Displacement That Isn’t Along a Straight Path When two or more displacement vectors have different directions, they may be combined by graphing.

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**Combining Displacements**

Measuring the resultant vector (the diagonal red line) shows that the displacement from the boy’s home to his school is two blocks less than the distance he actually traveled.

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**Combining Displacements**

Measuring the resultant vector (the diagonal red line) shows that the displacement from the boy’s home to his school is two blocks less than the distance he actually traveled.

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**Combining Displacements**

Measuring the resultant vector (the diagonal red line) shows that the displacement from the boy’s home to his school is two blocks less than the distance he actually traveled.

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**Combining Displacements**

Measuring the resultant vector (the diagonal red line) shows that the displacement from the boy’s home to his school is two blocks less than the distance he actually traveled.

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**Combining Displacements**

Measuring the resultant vector (the diagonal red line) shows that the displacement from the boy’s home to his school is two blocks less than the distance he actually traveled.

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**Combining Displacements**

The boy walked a total distance of 7 blocks. This is the sum of the magnitudes of each vector along the path. The vector in red is called the resultant vector, which is the vector sum of two or more vectors. The resultant vector points directly from the starting point to the ending point.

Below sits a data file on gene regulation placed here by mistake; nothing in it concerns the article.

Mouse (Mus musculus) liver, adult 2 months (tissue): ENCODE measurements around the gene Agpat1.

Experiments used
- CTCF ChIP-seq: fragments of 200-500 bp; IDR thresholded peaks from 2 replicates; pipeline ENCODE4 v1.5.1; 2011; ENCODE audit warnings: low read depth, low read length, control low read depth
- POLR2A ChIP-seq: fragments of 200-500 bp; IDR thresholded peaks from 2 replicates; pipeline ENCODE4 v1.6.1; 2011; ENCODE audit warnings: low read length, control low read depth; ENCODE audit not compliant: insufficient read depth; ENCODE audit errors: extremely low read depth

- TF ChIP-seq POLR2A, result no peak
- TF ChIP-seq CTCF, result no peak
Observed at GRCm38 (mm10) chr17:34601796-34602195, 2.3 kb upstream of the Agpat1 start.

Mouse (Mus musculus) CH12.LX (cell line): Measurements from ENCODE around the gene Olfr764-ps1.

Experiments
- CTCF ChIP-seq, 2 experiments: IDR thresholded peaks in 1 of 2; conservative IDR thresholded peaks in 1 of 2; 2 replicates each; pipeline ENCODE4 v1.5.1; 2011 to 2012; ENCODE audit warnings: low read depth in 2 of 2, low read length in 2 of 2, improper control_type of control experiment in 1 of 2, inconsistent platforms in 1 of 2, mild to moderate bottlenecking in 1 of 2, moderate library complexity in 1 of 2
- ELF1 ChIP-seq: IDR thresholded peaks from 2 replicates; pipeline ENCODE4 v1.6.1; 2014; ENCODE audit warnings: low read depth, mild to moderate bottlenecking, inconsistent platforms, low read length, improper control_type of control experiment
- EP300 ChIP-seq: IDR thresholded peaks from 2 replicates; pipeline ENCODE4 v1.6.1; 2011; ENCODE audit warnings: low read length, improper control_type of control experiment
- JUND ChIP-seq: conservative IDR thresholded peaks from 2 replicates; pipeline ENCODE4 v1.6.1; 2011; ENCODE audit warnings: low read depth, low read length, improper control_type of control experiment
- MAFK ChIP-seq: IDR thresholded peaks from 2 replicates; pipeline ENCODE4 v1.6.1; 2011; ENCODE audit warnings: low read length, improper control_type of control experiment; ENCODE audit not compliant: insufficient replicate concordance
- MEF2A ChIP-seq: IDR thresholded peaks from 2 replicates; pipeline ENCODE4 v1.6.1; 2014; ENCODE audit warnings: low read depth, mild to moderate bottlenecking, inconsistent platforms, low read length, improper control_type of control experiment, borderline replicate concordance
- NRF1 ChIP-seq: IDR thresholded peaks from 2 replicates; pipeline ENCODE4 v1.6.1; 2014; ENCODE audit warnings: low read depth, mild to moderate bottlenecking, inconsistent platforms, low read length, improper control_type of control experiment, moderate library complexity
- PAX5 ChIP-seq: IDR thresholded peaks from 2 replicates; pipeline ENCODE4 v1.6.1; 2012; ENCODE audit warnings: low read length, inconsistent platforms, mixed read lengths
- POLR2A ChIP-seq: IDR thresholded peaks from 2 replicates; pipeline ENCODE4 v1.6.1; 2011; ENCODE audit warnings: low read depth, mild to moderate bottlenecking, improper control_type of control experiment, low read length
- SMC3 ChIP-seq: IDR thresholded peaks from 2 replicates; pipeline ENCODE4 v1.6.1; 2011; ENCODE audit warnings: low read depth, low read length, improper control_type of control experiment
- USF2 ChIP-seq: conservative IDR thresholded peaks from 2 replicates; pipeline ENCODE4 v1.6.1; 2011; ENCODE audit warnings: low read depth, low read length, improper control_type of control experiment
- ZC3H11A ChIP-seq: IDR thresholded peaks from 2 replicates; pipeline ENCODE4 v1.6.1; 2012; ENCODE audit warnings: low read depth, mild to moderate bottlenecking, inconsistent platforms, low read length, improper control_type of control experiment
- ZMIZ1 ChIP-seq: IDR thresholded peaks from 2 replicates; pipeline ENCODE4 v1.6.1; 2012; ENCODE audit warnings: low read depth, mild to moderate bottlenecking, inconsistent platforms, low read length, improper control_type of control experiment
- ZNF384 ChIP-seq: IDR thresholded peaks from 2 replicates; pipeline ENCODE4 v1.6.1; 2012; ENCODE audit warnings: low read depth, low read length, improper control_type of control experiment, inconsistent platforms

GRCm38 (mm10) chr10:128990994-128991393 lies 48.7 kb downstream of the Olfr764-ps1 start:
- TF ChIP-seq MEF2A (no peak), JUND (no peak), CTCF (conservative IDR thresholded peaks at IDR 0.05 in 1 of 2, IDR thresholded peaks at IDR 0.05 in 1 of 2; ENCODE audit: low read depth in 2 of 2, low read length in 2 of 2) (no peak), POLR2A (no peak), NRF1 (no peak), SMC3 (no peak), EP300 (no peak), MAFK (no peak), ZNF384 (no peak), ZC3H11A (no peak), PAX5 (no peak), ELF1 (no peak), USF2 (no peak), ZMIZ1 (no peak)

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Assessment Questions A car is driving down the highway. From which frame of reference does it appear to not be moving? standing at the side of the road a car driving at the same speed but going the opposite direction sitting inside the car an airplane flying overhead

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Assessment Questions A car is driving down the highway. From which frame of reference does it appear to not be moving? standing at the side of the road a car driving at the same speed but going the opposite direction sitting inside the car an airplane flying overhead ANS: C

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Assessment Questions The SI unit of distance that would be most appropriate for measuring the distance between two cities is the meter. centimeter. kilometer. mile.

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Assessment Questions The SI unit of distance that would be most appropriate for measuring the distance between two cities is the meter. centimeter. kilometer. mile. ANS: C

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**If you walk across town, taking many turns, your displacement is the**

Assessment Questions If you walk across town, taking many turns, your displacement is the total distance that you traveled. distance and direction of a straight line from your starting point to your ending point. distance in a straight line from your starting point to your ending point. direction from your starting point to your ending point.

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**If you walk across town, taking many turns, your displacement is the**

Assessment Questions If you walk across town, taking many turns, your displacement is the total distance that you traveled. distance and direction of a straight line from your starting point to your ending point. distance in a straight line from your starting point to your ending point. direction from your starting point to your ending point. ANS: B

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Assessment Questions You travel 30 miles west of your home and then turn around and start going back home. After traveling 10 miles east, what is your displacement from your home? 20 km 20 km west 40 km 40 km west

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Assessment Questions You travel 30 miles west of your home and then turn around and start going back home. After traveling 10 miles east, what is your displacement from your home? 20 km 20 km west 40 km 40 km west ANS: B